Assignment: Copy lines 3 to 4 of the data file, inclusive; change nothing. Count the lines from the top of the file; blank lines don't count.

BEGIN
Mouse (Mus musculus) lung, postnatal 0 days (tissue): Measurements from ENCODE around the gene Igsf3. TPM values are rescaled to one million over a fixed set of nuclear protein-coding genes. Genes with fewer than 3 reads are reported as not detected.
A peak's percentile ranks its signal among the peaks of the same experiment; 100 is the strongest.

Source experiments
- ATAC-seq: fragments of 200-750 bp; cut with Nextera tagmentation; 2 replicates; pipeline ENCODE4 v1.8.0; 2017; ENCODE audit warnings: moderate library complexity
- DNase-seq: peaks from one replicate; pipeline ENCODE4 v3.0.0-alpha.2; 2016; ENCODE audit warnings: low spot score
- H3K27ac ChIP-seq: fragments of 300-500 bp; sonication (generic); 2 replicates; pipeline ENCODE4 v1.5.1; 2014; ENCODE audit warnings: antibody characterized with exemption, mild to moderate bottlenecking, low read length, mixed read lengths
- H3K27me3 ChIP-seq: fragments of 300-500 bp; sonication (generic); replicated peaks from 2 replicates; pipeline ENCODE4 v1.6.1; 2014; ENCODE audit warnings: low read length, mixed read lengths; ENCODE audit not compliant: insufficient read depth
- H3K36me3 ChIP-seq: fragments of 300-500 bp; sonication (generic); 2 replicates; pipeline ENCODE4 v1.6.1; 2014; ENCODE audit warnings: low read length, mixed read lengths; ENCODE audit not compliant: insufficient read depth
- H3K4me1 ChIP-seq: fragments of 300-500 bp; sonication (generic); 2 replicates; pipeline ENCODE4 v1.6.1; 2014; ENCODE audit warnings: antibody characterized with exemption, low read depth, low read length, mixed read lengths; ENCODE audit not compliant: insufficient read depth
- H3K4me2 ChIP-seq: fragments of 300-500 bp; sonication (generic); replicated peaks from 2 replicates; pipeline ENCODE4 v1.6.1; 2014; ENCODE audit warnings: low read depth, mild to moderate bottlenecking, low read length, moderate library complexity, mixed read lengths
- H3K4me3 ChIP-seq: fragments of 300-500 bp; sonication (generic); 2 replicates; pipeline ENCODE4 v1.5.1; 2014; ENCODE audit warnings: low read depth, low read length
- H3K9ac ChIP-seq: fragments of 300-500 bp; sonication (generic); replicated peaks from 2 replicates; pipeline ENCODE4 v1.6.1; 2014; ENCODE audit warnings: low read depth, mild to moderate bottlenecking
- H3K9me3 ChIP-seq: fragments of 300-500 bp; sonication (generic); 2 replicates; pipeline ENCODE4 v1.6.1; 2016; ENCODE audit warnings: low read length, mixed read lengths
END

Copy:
Source experiments
- ATAC-seq: fragments of 200-750 bp; cut with Nextera tagmentation; 2 replicates; pipeline ENCODE4 v1.8.0; 2017; ENCODE audit warnings: moderate library complexity